Chemistry Along Accretion Streams in Protoplanetary Disks

Ellen M. Price

31 October 2019

Disk anatomy and processes

(inspired by Henning & Semenov 2013)

Why do we care?

  • Planets form from the material available to them in the protoplanetary disk (gas and solids)
  • If accretion significantly changes the composition of that material, then simulations should take that into account

Why this method?

  • Want something simple enough to be tractable, but complex enough to tell us something interesting
  • Other models may try to solve everything at once or exclude accretion
  • The method I will present is local and fast!

Methods: Surface density solve

$$ \frac{\partial \Sigma}{\partial t} - \frac{3}{R} \frac{\partial}{\partial R} \left[R^{1/2} \frac{\partial}{\partial R} \left(\nu \Sigma R^{1/2}\right)\right] = 0 $$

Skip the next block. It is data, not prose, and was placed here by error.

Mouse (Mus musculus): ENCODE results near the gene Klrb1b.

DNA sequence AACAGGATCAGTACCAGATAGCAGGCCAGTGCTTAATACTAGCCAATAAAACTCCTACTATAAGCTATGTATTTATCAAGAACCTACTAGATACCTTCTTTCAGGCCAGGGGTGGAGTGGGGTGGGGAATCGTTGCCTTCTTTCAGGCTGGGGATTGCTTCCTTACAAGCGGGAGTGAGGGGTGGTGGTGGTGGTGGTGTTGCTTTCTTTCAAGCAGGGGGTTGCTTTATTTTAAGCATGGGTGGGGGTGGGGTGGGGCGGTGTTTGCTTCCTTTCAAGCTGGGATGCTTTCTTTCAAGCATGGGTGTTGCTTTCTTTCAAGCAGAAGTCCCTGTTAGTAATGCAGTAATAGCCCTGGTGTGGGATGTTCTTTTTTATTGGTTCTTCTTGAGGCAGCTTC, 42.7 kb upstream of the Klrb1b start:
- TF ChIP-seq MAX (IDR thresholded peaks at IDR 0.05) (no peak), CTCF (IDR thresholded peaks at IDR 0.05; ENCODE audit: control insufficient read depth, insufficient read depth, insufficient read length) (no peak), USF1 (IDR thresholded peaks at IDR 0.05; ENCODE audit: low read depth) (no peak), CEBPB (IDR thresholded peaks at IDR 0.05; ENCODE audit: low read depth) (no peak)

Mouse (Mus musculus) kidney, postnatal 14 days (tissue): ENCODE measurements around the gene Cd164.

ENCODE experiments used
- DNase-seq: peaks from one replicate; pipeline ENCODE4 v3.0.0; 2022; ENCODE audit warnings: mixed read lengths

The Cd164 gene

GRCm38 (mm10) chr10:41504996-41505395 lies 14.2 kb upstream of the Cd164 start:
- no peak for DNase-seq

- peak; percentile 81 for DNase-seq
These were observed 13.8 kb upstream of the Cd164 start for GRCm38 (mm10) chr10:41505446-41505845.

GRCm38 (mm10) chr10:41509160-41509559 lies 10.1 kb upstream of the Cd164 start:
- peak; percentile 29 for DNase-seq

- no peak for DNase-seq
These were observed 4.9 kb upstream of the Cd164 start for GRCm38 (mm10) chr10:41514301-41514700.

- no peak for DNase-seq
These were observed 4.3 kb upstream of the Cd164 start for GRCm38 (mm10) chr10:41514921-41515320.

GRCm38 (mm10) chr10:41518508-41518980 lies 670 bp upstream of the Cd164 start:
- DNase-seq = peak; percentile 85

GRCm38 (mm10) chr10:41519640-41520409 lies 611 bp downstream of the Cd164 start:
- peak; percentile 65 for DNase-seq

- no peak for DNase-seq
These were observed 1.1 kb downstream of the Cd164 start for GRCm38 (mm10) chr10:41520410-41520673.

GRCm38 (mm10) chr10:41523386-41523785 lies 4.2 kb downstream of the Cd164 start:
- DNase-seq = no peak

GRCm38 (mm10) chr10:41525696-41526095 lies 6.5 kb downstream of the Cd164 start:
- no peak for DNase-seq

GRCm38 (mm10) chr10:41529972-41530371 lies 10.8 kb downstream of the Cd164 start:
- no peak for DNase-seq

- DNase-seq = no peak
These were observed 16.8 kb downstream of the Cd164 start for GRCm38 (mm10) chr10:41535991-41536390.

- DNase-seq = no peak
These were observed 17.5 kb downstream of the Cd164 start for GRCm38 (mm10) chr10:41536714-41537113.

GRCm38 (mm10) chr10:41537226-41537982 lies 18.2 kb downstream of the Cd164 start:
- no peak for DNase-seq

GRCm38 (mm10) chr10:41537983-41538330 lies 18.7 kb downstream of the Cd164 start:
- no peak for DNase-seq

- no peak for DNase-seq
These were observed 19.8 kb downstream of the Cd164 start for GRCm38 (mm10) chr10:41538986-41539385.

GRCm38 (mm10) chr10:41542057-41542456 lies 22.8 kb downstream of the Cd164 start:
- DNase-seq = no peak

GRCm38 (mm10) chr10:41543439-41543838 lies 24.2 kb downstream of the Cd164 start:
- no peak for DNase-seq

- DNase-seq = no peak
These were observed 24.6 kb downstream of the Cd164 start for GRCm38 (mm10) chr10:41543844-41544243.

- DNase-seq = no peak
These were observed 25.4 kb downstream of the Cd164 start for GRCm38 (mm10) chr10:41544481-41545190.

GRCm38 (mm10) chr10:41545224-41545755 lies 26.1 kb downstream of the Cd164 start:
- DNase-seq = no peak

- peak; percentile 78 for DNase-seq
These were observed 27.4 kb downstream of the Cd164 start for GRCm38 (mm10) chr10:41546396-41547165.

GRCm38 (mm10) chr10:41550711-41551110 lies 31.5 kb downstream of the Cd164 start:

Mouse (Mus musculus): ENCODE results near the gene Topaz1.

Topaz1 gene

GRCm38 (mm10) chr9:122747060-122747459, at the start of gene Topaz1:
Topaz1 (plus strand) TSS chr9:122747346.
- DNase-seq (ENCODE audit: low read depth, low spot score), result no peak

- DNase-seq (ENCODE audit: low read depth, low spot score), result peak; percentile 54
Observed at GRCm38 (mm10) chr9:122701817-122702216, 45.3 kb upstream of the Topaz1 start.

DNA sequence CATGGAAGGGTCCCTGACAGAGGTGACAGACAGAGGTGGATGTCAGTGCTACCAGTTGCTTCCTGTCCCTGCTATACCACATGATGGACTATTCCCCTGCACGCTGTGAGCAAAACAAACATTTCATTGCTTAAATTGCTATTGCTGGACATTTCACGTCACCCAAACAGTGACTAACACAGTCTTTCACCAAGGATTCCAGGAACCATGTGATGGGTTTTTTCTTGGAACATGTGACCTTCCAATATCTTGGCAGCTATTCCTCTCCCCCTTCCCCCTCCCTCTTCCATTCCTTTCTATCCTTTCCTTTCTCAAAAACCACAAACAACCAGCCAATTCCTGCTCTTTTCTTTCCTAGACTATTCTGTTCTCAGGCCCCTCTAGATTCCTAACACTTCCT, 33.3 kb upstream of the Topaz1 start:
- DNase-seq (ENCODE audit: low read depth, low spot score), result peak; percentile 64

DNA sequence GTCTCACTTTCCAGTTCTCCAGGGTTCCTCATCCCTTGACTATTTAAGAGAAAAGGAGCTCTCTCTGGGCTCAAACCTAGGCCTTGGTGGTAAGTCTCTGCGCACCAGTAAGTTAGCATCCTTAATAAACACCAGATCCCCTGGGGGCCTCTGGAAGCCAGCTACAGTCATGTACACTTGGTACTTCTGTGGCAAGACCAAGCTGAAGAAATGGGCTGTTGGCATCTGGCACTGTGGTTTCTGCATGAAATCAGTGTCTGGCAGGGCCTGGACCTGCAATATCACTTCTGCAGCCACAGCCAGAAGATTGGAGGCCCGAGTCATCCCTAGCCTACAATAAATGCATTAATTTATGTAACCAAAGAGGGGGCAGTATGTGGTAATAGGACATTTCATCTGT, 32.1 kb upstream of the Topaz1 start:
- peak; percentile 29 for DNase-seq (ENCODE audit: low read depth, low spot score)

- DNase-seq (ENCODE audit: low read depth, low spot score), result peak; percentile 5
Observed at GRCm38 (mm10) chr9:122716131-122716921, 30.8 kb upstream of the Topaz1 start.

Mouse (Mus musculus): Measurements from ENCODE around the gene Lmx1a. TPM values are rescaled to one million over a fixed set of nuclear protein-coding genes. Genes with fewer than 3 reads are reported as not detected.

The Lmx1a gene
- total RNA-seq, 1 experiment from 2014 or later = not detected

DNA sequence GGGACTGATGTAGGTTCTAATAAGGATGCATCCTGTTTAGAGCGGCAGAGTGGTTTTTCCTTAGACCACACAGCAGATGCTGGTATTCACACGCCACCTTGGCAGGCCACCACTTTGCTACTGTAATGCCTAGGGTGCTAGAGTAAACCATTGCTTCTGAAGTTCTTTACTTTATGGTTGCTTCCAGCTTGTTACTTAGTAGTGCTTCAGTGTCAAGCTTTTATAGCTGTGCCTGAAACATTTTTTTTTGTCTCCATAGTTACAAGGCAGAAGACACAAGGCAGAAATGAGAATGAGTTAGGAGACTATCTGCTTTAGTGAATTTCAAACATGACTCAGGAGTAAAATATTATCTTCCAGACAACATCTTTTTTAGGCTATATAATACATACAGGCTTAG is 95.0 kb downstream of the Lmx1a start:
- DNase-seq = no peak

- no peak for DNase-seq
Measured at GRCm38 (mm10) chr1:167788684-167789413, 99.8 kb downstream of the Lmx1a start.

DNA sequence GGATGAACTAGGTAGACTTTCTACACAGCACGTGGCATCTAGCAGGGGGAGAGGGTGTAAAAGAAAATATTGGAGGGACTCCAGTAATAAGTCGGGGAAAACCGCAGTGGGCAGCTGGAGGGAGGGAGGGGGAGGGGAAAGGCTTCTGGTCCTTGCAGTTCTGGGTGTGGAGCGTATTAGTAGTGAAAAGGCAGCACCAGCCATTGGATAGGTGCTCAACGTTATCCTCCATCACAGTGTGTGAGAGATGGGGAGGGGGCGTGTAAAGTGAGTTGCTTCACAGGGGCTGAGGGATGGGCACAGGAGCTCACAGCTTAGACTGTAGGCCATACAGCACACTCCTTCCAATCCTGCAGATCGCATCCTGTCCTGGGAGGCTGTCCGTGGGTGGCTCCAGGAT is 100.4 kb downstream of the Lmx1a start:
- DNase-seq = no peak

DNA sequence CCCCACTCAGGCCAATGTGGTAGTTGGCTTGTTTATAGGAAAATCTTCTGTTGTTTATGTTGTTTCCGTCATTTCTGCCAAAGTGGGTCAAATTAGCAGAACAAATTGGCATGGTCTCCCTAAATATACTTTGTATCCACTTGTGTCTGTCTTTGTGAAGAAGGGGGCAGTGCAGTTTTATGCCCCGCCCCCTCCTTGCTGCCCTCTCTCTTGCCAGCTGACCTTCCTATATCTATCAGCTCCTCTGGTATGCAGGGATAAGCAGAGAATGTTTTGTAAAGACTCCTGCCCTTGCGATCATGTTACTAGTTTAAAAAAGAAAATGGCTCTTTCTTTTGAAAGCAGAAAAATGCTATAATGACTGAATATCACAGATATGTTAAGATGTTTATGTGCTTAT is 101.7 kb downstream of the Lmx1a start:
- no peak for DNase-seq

• Nonlinear diffusion equation for $\Sigma = \int \rho~\mathrm{d} z$, from Lynden-Bell & Pringle
  • Need two boundary conditions!

Temperature is a circular problem!

Methods: Temperature solve

$$T = T_0 \left(e^{-\psi \tau} + \omega\right) e^{\beta_0 \log x + \beta_1 \log^2 x}$$

  • Assume this flexible form and use RADMC-3d to generate “true” temperatures everywhere
  • Fit the function, update the surface density, and repeat until convergence

Methods: Solving for tracks

Results: Accretion is important!

Why does this happen?

  • Chemistry is (usually) fastest at high temperatures and high densities
  • Cosmic ray flux is highest at low surface densities, so CR-driven chemistry can happen far out in the disk and then the products travel inwards

Takeaways

  • Accretion changes the compositions along streams of material in the disk, potentially changing the compositions of planets that form there
  • Signs of accretion (like enhanced hydrocarbons) might be observable with JWST if vertical mixing is strong and lofts midplane material into the upper disk layers
  • Stay tuned for Part 2!

Questions?